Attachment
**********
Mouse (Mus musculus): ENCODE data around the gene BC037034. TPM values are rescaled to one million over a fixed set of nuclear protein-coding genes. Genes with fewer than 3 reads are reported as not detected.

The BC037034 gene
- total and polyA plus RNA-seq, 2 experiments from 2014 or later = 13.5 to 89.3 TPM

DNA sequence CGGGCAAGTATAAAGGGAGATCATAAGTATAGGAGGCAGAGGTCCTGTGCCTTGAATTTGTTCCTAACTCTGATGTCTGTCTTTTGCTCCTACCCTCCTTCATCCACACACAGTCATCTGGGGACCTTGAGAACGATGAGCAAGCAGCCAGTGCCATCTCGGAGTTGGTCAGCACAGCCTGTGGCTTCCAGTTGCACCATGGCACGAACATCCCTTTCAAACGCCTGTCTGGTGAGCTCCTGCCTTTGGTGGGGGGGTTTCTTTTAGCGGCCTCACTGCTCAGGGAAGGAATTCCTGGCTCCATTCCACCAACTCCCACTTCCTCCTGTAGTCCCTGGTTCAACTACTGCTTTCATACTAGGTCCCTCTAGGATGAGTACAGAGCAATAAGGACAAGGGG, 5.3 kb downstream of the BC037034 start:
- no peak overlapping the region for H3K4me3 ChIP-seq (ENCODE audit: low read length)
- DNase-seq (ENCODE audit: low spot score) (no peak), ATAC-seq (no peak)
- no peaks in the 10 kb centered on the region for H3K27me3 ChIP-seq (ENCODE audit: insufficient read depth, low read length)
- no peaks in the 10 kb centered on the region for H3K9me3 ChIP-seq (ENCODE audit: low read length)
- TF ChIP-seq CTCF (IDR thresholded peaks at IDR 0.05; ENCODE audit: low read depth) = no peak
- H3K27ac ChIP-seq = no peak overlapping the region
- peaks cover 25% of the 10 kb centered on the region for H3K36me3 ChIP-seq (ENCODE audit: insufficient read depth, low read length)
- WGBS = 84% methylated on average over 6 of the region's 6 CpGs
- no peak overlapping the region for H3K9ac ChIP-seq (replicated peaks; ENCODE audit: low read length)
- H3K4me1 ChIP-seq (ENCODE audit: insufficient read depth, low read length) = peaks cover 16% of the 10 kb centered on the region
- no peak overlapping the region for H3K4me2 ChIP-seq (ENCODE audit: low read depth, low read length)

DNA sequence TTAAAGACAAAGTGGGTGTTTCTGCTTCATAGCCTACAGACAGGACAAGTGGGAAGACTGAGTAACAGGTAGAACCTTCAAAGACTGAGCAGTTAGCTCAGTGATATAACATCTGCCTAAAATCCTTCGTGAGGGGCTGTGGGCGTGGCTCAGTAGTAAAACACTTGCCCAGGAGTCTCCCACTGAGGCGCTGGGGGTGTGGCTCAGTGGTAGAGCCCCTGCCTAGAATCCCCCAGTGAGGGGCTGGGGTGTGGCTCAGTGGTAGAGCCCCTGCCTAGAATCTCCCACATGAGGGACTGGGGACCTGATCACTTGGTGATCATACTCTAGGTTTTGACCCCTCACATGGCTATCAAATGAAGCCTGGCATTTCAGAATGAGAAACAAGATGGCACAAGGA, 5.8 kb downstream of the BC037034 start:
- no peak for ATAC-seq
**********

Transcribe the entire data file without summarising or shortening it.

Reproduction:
Mouse (Mus musculus): ENCODE data around the gene BC037034. TPM values are rescaled to one million over a fixed set of nuclear protein-coding genes. Genes with fewer than 3 reads are reported as not detected.

The BC037034 gene
- total and polyA plus RNA-seq, 2 experiments from 2014 or later = 13.5 to 89.3 TPM

DNA sequence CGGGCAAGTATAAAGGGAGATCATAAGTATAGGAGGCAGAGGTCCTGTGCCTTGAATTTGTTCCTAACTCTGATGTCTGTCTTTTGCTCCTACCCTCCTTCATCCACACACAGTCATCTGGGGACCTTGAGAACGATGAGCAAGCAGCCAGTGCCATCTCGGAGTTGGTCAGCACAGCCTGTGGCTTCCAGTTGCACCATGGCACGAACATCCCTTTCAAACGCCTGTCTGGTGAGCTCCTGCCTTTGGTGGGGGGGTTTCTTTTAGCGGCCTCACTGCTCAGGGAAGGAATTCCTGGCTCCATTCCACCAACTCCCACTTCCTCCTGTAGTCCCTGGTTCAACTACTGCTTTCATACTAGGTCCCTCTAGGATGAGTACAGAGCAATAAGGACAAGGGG, 5.3 kb downstream of the BC037034 start:
- no peak overlapping the region for H3K4me3 ChIP-seq (ENCODE audit: low read length)
- DNase-seq (ENCODE audit: low spot score) (no peak), ATAC-seq (no peak)
- no peaks in the 10 kb centered on the region for H3K27me3 ChIP-seq (ENCODE audit: insufficient read depth, low read length)
- no peaks in the 10 kb centered on the region for H3K9me3 ChIP-seq (ENCODE audit: low read length)
- TF ChIP-seq CTCF (IDR thresholded peaks at IDR 0.05; ENCODE audit: low read depth) = no peak
- H3K27ac ChIP-seq = no peak overlapping the region
- peaks cover 25% of the 10 kb centered on the region for H3K36me3 ChIP-seq (ENCODE audit: insufficient read depth, low read length)
- WGBS = 84% methylated on average over 6 of the region's 6 CpGs
- no peak overlapping the region for H3K9ac ChIP-seq (replicated peaks; ENCODE audit: low read length)
- H3K4me1 ChIP-seq (ENCODE audit: insufficient read depth, low read length) = peaks cover 16% of the 10 kb centered on the region
- no peak overlapping the region for H3K4me2 ChIP-seq (ENCODE audit: low read depth, low read length)

DNA sequence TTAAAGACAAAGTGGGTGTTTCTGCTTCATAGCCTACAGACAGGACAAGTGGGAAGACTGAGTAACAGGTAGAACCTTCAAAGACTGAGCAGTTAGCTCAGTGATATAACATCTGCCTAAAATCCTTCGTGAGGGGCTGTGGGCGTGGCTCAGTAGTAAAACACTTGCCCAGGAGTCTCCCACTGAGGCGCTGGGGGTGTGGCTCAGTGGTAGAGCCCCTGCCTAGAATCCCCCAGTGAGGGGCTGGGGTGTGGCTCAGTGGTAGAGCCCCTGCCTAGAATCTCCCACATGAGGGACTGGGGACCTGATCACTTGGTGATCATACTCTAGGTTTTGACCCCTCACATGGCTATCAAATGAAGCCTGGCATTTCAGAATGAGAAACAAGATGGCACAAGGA, 5.8 kb downstream of the BC037034 start:
- no peak for ATAC-seq